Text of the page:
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reading the fine print

There is much medical research that touts the benefits of eating a diet high in Omega 3s and DHA, especially during pregnancy. One of the best places to get your Omegas is through fish. Not only does eating fish help lower depression during and after pregnancy, but it is also shown to aid in eye and brain development of the baby. Okay. I’m on board. Time to eat my omegas.

Except…except…I don’t really like fish. I loved fish when we were sailing in the Caribbean and we hauled fresh tuna and mahi aboard for sushi and tuna tartare. But big game fish are off limits during pregnancy due to increased levels of mercury and other toxins. I’ve tried wild caught salmon, catfish, tilapia–yuck, yuck, yuck. So what about taking fish oil supplements? A recent study (which, for the life of me, I can’t find) argued that you have to actually eat the fish to get the benefits. Other studies now show that there is no correlation between enhanced levels of DHA and baby brain development. I say tomatoe, you say toematoe?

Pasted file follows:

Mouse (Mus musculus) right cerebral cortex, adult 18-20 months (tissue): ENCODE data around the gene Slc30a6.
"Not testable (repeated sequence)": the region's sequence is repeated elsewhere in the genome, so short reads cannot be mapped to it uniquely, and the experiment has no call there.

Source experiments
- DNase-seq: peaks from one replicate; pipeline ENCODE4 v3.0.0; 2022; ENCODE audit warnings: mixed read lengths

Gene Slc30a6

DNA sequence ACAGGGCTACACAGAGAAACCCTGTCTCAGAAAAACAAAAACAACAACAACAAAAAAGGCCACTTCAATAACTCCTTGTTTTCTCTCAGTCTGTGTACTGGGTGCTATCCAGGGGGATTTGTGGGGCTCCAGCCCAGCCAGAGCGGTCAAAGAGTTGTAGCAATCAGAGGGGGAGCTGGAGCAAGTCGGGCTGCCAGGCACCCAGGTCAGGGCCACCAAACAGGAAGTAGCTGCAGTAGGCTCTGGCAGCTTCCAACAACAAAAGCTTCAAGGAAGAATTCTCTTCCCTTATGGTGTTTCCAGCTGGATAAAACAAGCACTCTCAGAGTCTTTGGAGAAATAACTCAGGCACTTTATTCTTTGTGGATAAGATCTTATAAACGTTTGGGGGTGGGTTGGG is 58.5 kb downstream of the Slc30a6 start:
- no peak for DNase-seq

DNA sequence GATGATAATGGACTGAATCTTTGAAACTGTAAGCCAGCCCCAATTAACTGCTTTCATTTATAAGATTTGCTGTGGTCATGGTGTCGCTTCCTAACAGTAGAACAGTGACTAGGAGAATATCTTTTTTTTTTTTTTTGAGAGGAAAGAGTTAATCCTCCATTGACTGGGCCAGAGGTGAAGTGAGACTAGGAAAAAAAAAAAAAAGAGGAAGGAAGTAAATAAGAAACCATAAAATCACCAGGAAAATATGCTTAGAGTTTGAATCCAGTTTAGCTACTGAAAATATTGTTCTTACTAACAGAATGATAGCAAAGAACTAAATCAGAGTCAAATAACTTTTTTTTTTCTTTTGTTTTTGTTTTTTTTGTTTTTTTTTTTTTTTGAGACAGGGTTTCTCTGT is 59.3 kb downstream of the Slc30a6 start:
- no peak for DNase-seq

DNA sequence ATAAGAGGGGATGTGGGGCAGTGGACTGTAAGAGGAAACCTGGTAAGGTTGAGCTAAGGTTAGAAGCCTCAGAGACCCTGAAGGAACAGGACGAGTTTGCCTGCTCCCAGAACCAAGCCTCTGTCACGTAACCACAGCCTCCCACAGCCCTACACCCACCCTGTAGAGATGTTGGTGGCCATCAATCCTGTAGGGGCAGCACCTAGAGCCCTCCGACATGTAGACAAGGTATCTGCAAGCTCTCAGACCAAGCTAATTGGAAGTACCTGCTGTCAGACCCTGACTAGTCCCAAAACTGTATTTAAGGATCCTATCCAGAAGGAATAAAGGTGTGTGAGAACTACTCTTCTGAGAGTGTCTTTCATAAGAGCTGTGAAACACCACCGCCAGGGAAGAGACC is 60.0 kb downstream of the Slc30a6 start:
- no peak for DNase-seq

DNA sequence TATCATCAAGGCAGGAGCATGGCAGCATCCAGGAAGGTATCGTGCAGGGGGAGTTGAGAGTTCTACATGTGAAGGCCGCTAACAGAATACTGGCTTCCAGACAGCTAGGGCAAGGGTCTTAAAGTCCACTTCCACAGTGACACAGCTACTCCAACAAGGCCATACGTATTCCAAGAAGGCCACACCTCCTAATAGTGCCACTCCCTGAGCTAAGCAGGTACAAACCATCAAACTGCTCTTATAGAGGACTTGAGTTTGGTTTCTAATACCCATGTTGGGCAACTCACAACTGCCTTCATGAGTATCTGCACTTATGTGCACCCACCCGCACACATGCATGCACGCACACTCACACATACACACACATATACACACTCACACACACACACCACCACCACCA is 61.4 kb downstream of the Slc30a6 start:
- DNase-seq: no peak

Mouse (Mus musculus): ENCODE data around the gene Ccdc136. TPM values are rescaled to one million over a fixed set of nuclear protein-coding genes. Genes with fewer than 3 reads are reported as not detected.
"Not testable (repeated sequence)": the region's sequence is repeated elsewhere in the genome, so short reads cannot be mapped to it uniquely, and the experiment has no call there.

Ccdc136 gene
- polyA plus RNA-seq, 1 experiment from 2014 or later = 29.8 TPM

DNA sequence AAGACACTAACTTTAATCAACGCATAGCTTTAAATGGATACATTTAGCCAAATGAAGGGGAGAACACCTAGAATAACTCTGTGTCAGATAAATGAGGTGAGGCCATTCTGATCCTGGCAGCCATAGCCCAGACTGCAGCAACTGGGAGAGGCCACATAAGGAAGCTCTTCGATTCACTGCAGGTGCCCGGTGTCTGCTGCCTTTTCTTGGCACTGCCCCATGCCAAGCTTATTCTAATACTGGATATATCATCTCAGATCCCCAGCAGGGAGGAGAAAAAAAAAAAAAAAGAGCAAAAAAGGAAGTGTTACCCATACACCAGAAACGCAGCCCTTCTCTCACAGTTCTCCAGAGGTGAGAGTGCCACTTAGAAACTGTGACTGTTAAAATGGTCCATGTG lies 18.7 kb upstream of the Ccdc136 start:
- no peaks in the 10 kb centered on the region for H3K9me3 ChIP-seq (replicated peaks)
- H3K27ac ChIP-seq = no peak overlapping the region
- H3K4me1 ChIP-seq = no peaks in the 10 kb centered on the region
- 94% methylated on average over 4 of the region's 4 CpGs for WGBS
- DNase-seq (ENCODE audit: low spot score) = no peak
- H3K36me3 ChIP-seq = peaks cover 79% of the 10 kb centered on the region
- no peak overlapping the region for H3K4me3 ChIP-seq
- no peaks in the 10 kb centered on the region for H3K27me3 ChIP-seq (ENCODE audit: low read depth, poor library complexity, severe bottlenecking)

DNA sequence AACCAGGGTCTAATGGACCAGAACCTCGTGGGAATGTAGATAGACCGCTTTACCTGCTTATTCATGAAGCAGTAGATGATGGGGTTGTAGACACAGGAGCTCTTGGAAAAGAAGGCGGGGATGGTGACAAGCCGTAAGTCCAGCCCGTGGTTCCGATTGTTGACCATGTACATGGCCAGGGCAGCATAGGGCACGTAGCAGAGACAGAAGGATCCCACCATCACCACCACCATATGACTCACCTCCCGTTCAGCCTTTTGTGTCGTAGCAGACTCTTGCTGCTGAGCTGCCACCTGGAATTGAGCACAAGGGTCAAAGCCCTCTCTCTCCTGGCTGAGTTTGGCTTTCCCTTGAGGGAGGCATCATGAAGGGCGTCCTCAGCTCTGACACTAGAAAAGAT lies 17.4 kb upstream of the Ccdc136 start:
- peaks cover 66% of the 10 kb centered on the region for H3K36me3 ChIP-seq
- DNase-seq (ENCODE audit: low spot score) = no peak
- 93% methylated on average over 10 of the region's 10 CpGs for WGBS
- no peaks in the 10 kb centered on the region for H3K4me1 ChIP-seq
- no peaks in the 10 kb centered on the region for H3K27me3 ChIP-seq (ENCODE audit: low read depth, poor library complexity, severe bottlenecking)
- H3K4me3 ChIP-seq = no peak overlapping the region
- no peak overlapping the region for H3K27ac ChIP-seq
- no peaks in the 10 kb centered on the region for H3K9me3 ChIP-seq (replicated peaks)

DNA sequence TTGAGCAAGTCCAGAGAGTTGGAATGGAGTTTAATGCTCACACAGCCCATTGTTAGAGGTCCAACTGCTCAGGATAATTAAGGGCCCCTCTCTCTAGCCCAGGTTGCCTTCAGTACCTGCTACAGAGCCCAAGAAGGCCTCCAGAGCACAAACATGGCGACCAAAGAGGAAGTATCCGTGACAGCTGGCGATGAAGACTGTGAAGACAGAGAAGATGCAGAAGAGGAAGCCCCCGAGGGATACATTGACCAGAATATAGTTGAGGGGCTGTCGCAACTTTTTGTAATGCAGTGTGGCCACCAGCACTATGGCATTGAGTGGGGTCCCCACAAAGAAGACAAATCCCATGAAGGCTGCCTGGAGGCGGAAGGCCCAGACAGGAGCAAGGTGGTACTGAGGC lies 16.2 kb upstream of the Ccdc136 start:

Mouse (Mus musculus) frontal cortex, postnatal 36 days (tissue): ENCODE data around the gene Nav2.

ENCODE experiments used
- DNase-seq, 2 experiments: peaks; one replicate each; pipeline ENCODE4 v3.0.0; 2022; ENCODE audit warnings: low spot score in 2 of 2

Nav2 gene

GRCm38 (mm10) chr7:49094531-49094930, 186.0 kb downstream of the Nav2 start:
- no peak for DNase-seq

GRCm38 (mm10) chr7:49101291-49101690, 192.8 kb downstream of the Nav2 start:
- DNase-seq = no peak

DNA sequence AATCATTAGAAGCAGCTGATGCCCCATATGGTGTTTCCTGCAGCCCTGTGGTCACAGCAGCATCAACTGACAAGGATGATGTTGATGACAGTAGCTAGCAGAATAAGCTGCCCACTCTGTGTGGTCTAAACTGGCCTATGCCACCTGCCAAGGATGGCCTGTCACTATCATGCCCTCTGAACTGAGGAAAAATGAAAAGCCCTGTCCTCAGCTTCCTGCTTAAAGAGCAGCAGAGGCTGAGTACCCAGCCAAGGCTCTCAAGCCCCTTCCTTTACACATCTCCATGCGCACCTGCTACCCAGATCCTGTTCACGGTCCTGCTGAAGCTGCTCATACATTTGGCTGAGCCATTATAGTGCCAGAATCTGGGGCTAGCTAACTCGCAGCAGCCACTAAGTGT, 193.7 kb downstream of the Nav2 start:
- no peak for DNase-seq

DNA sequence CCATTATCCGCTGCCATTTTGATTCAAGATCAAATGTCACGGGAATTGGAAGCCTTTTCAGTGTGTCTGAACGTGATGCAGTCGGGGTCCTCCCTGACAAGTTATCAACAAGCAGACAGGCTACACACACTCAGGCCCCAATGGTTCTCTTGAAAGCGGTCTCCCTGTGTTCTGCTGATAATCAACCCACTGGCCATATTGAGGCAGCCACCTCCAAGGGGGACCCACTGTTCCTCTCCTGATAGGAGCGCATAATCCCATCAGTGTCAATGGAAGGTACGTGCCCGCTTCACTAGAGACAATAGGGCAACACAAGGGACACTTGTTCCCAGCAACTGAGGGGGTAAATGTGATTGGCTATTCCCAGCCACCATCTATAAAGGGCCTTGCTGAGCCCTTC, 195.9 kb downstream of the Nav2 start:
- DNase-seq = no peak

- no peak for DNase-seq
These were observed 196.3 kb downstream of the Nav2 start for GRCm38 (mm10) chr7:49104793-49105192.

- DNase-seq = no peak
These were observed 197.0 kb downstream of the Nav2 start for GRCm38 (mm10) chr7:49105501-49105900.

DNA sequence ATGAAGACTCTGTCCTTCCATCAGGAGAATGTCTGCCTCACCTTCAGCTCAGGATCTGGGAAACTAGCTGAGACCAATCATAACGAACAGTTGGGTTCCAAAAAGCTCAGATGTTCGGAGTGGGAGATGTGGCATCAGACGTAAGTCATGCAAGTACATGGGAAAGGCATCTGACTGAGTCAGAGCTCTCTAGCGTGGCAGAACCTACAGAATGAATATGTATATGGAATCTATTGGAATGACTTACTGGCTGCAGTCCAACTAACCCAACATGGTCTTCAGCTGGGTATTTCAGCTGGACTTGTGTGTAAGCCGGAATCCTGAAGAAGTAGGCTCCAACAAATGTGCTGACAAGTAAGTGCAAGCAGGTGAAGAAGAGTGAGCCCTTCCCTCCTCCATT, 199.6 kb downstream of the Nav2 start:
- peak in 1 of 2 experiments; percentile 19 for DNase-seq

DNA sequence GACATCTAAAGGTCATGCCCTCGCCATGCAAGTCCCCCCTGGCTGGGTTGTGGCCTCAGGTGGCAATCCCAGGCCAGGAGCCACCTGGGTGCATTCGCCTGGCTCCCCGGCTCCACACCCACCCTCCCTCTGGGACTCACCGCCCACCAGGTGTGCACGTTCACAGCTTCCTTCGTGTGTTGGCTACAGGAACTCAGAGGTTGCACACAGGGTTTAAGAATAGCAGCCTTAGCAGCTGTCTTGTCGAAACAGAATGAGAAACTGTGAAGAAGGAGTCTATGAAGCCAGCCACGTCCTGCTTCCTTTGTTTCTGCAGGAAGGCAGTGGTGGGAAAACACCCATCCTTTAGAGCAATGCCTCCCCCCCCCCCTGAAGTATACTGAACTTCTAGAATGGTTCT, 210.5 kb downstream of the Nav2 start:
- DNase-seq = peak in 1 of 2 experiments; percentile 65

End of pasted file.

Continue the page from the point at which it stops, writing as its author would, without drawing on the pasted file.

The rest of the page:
Regardless, eating fish is a healthy, low-fat way to get protein. I’m trying to make an active effort to get some canned tuna (ok as long as it isn’t albacore) or sardines in my diet a couple times a week.

open-face sardine melt on homemade whole wheat bread. Cabot, seriously sharp cheddar.

I was excited when I found this new brand of sardines in the grocery store: Wild Planet, wild sardines. The box and their website purports that they are “sustainably caught along the California coast.” Great. But then turn the box on its side and look at the fine print: “processed in Vietnam.”

Are you kidding me? They sustainably catch the fish off of California, ship it to Vietnam for processing, and then ship it halfway across the world to Philadelphia where it ends up on my plate? Sure, they may be practicing sustainable fishing methods, but Wild Planet is not practicing sustainable processing and delivery methods.

Don’t even get me started on the canned yellowfin tuna you can buy at Trader Joes.



it’s always snowy in Vermont